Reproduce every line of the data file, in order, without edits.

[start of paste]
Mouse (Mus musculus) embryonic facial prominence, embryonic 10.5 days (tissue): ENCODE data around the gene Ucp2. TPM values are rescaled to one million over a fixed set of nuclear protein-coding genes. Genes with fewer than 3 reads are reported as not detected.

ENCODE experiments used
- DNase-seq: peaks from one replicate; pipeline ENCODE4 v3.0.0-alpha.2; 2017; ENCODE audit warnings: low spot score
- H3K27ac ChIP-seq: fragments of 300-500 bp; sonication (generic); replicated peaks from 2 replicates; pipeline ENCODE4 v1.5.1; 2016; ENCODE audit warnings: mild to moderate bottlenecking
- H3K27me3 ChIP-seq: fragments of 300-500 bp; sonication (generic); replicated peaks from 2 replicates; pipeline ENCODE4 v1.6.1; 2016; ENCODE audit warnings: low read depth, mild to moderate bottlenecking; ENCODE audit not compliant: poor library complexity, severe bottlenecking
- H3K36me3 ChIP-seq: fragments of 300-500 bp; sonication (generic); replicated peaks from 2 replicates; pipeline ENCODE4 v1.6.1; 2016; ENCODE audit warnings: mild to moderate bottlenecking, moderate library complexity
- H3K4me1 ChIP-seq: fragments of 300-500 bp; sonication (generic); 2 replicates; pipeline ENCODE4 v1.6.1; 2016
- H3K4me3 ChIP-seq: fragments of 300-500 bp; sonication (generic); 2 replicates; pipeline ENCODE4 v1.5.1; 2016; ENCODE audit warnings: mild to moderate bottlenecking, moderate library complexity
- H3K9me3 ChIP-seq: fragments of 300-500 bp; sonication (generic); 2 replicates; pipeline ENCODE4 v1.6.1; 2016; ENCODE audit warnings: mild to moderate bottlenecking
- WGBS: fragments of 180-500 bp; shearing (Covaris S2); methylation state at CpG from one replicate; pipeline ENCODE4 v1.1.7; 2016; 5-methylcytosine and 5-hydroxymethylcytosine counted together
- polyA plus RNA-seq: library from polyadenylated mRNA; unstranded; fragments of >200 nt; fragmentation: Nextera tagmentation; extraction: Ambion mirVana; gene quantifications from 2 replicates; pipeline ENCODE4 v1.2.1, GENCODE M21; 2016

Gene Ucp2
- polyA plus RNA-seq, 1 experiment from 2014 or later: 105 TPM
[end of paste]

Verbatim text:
Mouse (Mus musculus) embryonic facial prominence, embryonic 10.5 days (tissue): ENCODE data around the gene Ucp2. TPM values are rescaled to one million over a fixed set of nuclear protein-coding genes. Genes with fewer than 3 reads are reported as not detected.

ENCODE experiments used
- DNase-seq: peaks from one replicate; pipeline ENCODE4 v3.0.0-alpha.2; 2017; ENCODE audit warnings: low spot score
- H3K27ac ChIP-seq: fragments of 300-500 bp; sonication (generic); replicated peaks from 2 replicates; pipeline ENCODE4 v1.5.1; 2016; ENCODE audit warnings: mild to moderate bottlenecking
- H3K27me3 ChIP-seq: fragments of 300-500 bp; sonication (generic); replicated peaks from 2 replicates; pipeline ENCODE4 v1.6.1; 2016; ENCODE audit warnings: low read depth, mild to moderate bottlenecking; ENCODE audit not compliant: poor library complexity, severe bottlenecking
- H3K36me3 ChIP-seq: fragments of 300-500 bp; sonication (generic); replicated peaks from 2 replicates; pipeline ENCODE4 v1.6.1; 2016; ENCODE audit warnings: mild to moderate bottlenecking, moderate library complexity
- H3K4me1 ChIP-seq: fragments of 300-500 bp; sonication (generic); 2 replicates; pipeline ENCODE4 v1.6.1; 2016
- H3K4me3 ChIP-seq: fragments of 300-500 bp; sonication (generic); 2 replicates; pipeline ENCODE4 v1.5.1; 2016; ENCODE audit warnings: mild to moderate bottlenecking, moderate library complexity
- H3K9me3 ChIP-seq: fragments of 300-500 bp; sonication (generic); 2 replicates; pipeline ENCODE4 v1.6.1; 2016; ENCODE audit warnings: mild to moderate bottlenecking
- WGBS: fragments of 180-500 bp; shearing (Covaris S2); methylation state at CpG from one replicate; pipeline ENCODE4 v1.1.7; 2016; 5-methylcytosine and 5-hydroxymethylcytosine counted together
- polyA plus RNA-seq: library from polyadenylated mRNA; unstranded; fragments of >200 nt; fragmentation: Nextera tagmentation; extraction: Ambion mirVana; gene quantifications from 2 replicates; pipeline ENCODE4 v1.2.1, GENCODE M21; 2016

Gene Ucp2
- polyA plus RNA-seq, 1 experiment from 2014 or later: 105 TPM